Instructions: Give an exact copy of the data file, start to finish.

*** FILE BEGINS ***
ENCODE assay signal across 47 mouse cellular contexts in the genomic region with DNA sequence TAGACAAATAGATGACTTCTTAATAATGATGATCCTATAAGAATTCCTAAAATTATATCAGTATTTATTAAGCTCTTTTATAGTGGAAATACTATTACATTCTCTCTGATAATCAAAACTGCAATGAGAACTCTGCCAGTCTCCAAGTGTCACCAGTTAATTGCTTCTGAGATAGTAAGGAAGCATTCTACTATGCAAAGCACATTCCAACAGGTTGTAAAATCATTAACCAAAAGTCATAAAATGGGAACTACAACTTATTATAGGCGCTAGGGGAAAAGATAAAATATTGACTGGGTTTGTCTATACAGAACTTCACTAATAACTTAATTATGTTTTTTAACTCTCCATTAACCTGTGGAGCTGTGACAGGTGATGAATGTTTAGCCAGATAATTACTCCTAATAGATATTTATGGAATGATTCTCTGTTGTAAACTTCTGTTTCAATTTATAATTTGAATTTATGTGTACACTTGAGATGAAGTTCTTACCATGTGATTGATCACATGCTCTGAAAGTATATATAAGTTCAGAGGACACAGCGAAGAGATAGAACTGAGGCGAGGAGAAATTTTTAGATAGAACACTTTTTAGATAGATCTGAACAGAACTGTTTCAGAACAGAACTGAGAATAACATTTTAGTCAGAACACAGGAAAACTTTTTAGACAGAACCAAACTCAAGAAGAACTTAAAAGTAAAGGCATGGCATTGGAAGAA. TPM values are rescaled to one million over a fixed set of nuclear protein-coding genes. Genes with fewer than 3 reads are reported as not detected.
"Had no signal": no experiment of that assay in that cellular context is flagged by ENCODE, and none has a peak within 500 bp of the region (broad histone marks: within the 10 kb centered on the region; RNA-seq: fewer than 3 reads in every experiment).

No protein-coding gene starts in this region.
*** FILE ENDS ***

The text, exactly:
ENCODE assay signal across 47 mouse cellular contexts in the genomic region with DNA sequence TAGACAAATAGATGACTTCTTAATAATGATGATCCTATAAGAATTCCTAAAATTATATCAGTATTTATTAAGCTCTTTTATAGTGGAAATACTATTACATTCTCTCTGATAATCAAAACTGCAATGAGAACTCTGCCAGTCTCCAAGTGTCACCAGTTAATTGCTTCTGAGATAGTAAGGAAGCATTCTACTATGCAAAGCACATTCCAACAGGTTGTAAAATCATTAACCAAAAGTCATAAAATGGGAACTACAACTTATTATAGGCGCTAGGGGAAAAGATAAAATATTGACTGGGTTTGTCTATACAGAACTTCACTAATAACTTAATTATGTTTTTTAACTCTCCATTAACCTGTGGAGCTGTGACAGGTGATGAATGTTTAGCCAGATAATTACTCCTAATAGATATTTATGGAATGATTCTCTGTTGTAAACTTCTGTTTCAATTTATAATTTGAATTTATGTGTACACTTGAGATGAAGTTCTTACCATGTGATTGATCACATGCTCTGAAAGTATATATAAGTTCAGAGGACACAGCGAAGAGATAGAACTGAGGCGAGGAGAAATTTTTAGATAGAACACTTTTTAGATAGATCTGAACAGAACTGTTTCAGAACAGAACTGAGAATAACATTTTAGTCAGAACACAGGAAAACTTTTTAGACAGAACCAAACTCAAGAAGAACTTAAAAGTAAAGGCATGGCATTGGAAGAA. TPM values are rescaled to one million over a fixed set of nuclear protein-coding genes. Genes with fewer than 3 reads are reported as not detected.
"Had no signal": no experiment of that assay in that cellular context is flagged by ENCODE, and none has a peak within 500 bp of the region (broad histone marks: within the 10 kb centered on the region; RNA-seq: fewer than 3 reads in every experiment).

No protein-coding gene starts in this region.